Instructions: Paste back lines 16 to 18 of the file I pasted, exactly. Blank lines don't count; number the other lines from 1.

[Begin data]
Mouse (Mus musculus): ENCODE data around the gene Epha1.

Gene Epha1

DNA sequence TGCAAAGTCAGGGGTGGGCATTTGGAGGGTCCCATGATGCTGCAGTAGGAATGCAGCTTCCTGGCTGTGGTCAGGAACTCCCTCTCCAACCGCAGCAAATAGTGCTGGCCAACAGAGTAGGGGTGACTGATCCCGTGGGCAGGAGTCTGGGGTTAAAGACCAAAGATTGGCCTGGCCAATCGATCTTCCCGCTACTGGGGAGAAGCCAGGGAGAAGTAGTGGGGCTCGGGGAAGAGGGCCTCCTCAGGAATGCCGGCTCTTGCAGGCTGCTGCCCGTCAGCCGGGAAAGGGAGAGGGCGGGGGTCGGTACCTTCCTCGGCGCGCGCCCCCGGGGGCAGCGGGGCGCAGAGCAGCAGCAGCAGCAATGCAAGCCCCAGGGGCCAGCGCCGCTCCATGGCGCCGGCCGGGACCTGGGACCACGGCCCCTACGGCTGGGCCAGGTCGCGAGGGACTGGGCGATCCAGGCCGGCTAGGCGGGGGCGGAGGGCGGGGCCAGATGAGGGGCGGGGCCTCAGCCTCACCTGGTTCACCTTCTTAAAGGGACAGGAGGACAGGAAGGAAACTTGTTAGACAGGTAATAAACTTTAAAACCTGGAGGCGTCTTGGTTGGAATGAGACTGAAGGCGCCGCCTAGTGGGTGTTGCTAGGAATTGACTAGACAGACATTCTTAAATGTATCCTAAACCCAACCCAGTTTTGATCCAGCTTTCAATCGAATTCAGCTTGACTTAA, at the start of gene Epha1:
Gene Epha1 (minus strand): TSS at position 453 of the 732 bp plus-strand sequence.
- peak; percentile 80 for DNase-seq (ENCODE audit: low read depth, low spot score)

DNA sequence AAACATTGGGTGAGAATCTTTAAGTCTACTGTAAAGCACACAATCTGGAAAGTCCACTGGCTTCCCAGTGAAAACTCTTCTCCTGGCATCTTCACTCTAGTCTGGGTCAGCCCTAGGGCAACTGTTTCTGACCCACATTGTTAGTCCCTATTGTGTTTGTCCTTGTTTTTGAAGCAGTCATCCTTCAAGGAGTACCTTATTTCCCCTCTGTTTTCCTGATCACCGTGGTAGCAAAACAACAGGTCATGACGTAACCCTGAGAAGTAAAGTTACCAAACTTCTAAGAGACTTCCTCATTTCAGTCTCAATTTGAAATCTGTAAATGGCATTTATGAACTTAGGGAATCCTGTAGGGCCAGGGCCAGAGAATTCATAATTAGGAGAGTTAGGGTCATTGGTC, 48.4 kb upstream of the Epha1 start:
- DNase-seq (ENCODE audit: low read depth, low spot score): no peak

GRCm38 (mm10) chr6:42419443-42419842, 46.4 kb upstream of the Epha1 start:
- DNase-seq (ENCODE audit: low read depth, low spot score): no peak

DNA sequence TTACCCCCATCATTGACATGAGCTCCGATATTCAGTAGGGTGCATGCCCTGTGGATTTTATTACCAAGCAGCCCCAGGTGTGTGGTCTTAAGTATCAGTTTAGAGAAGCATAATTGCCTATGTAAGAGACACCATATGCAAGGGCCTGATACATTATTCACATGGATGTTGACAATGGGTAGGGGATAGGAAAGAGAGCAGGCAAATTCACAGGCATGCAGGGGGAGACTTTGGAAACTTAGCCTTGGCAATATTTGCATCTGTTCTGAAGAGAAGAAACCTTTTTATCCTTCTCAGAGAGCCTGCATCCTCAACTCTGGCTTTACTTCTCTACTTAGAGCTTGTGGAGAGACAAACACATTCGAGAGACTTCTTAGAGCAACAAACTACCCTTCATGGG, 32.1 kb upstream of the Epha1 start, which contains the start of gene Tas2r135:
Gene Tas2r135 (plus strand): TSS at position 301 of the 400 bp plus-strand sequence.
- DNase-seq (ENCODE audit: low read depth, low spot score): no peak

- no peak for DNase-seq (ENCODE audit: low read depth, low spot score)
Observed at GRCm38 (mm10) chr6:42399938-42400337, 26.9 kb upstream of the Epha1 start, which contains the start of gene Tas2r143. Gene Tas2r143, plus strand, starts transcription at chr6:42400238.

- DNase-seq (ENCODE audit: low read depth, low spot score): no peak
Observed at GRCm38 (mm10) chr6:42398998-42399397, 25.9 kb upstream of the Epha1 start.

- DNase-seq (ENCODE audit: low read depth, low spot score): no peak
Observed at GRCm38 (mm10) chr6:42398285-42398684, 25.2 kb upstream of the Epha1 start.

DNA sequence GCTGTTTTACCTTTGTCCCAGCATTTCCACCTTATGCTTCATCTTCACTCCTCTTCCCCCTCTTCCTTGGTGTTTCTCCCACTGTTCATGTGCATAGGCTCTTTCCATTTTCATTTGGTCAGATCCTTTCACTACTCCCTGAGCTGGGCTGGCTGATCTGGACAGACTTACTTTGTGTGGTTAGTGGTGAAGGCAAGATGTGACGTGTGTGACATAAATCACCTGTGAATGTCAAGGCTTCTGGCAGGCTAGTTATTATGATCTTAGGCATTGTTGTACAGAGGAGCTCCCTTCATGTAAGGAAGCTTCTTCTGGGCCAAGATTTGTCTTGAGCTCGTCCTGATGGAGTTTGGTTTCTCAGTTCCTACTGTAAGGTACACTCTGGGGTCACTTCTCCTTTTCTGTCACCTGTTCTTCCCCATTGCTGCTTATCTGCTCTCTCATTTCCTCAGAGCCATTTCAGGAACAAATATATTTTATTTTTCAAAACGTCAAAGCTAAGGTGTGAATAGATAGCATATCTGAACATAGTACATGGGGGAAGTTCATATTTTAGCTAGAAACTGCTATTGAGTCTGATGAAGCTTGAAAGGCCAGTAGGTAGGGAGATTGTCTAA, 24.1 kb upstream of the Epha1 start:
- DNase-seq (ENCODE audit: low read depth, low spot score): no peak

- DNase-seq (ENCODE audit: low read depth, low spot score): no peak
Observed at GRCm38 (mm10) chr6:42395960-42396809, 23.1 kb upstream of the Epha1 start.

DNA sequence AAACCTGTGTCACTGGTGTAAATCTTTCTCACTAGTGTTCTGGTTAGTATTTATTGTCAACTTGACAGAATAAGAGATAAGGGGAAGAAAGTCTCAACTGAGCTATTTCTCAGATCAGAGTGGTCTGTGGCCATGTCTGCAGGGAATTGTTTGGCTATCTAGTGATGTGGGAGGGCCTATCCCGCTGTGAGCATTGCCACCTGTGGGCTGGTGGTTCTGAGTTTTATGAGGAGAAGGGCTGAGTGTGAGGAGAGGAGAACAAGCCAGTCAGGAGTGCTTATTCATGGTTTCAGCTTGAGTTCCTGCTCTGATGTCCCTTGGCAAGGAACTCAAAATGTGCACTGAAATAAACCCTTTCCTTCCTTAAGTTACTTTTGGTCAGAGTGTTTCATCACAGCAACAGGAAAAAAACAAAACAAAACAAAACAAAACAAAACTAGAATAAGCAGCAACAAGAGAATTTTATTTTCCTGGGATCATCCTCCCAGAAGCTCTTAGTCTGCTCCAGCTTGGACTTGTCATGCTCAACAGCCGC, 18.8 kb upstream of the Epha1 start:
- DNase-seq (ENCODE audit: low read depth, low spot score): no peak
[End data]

Observed at GRCm38 (mm10) chr6:42398998-42399397, 25.9 kb upstream of the Epha1 start.

- DNase-seq (ENCODE audit: low read depth, low spot score): no peak
Observed at GRCm38 (mm10) chr6:42398285-42398684, 25.2 kb upstream of the Epha1 start.